The mechanism whereby protein aggregation impairs fungal conidiation is a topic to be explored in future studies, but it is clear that this complex regulatory system serves as a salient example of how fungi can control their sporulation by modulating the action of ER-resident molecular chaperones. Given that conidiation is crucial for fungal reproduction, dispersal, and survival and there is limited information on the regulation of this process, our findings provide candidate target proteins for exploring new effective fungicides against F. oxysporum and other plant pathogens.

      Data Availability

      The MS proteomics data have been deposited to the ProteomeXchange Consortium via the PRIDE partner repository with the dataset identifier PXD029583.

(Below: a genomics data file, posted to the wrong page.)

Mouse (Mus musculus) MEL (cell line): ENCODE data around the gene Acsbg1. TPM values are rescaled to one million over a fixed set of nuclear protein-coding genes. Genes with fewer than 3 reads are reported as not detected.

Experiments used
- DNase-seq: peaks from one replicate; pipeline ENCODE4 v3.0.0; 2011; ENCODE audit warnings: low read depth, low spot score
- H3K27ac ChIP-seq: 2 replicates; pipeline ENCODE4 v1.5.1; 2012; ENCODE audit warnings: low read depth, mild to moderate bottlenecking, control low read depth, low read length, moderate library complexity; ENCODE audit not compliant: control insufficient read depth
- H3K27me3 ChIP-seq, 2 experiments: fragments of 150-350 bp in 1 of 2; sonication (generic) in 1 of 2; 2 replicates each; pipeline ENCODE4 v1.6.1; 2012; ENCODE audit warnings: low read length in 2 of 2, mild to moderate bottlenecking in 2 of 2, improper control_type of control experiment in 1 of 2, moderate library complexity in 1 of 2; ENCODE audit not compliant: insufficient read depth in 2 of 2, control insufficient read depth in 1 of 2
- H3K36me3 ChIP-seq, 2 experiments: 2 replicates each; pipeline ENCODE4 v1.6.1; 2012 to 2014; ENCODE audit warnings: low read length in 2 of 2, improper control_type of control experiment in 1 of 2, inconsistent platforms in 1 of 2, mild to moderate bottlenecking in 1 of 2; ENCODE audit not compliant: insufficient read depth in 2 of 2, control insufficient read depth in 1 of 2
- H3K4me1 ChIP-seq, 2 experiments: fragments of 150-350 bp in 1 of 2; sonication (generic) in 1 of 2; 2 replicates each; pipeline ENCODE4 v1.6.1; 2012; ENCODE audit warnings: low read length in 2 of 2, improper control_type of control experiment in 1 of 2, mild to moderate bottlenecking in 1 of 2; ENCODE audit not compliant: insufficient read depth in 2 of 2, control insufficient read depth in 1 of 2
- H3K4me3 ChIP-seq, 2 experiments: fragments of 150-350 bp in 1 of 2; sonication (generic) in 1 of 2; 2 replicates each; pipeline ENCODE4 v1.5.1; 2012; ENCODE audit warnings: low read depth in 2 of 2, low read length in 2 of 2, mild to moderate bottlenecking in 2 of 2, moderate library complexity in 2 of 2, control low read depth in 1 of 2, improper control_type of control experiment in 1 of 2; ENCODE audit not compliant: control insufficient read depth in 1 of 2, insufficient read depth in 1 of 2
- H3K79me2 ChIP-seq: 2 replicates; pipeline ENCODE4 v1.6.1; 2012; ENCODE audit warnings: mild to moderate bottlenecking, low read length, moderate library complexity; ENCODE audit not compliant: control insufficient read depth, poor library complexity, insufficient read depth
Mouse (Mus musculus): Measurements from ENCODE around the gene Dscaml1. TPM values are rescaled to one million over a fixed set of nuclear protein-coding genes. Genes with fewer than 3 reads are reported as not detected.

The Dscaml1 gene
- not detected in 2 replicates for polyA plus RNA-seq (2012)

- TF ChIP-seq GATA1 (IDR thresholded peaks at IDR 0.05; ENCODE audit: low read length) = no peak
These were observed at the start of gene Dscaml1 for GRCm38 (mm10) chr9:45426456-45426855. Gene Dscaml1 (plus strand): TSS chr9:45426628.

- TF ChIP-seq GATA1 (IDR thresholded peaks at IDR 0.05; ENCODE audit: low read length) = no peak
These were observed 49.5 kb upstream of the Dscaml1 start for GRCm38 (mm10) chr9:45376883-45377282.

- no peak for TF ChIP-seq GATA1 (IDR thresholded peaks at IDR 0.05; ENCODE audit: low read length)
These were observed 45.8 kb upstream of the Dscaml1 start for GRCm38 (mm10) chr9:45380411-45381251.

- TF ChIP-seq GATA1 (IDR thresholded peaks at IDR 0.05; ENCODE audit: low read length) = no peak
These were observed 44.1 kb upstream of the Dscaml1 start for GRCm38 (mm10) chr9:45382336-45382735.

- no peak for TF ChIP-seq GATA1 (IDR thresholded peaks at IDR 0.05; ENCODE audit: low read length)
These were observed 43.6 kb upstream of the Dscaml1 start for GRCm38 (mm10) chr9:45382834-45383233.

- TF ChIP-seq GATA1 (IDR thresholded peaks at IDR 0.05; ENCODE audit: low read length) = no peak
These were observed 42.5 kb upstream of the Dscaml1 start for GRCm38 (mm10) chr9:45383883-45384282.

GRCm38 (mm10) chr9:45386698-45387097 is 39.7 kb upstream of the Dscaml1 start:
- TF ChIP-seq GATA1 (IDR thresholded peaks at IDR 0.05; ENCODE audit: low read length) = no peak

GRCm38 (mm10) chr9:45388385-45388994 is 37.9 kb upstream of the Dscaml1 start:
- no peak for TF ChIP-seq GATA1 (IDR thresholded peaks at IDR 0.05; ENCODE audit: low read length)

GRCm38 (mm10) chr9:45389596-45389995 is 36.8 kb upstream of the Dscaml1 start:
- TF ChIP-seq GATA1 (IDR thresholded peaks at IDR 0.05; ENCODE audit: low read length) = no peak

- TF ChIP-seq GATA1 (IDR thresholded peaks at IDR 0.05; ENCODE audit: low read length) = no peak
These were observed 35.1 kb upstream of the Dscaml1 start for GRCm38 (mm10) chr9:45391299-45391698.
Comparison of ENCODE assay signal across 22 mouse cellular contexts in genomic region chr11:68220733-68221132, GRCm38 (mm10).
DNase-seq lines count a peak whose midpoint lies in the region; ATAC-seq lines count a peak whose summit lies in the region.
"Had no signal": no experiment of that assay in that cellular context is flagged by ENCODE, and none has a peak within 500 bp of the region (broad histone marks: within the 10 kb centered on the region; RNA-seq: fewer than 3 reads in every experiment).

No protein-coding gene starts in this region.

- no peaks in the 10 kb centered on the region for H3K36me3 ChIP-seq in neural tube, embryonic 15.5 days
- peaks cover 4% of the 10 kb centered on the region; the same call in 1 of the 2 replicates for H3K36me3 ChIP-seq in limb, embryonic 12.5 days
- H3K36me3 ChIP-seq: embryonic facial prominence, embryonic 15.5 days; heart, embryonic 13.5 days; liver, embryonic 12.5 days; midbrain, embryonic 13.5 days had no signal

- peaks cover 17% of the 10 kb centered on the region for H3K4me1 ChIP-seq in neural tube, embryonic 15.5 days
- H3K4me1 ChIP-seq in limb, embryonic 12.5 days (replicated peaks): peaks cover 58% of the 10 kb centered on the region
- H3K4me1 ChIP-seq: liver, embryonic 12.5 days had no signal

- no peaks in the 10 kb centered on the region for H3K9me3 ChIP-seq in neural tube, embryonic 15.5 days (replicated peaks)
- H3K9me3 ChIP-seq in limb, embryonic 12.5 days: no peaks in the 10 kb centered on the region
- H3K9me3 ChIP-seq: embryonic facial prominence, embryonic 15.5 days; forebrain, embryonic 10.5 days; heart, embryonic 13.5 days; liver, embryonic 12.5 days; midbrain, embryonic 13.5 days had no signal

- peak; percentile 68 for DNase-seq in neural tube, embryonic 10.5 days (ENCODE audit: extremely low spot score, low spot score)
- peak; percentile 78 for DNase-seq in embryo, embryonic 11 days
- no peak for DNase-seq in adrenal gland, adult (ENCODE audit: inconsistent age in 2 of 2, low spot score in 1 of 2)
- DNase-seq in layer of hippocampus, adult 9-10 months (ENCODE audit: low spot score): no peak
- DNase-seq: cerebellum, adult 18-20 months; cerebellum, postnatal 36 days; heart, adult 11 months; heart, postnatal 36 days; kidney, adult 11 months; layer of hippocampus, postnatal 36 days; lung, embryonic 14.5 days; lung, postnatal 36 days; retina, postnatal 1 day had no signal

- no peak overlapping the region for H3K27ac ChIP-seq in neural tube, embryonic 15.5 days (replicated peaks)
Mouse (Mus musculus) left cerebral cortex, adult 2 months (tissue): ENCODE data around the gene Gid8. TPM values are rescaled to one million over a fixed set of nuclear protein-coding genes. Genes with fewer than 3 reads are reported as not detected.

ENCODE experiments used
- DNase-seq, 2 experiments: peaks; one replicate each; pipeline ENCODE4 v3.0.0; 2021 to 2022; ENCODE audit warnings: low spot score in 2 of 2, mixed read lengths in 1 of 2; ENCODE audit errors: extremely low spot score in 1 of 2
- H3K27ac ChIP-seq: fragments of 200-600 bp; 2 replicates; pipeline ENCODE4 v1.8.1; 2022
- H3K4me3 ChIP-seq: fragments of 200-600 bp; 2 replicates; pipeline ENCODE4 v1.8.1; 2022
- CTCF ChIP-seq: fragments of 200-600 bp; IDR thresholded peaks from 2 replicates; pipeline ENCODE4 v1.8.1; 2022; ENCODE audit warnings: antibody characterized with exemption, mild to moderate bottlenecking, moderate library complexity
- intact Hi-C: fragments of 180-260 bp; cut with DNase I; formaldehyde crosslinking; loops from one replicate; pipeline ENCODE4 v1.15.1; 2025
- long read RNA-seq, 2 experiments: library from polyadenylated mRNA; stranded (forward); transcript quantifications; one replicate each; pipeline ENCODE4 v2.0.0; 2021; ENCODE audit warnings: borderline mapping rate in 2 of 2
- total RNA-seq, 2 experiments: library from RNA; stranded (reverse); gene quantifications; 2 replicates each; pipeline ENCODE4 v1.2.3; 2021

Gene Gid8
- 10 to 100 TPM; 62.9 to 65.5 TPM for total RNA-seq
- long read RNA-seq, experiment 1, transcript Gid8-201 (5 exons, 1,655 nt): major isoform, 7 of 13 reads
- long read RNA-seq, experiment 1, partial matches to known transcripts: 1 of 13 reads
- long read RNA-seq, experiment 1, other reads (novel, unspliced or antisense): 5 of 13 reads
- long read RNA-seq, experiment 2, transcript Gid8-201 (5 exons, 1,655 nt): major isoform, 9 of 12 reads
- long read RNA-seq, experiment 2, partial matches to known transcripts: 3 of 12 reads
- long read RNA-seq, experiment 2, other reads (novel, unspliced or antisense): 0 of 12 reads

Supplemental data

      This article contains supplemental data.

      Conflict of interest

      The authors declare no competing interests.

      Funding and additional information

      This research was financially supported by the National Natural Science Foundation of China (32102149, 31972213), the Natural Science Foundation of Shandong Province (ZR2019BC070, ZR2020KC003), the Startup Fund for Talents of Qingdao Agricultural University (1121019), Shandong Province “Double-Hundred Talent Plan” (WST2018008), and Taishan Scholar Construction Foundation of Shandong Province (tshw20130963).

      Author contributions

      N. Z. and W. L. conceptualization; F. L. and Y. X. investigation; Y. X., X. W. and N. Z. formal analysis; D. W. G., N. Z., and W. L. writing-original draft.

      Supplemental Data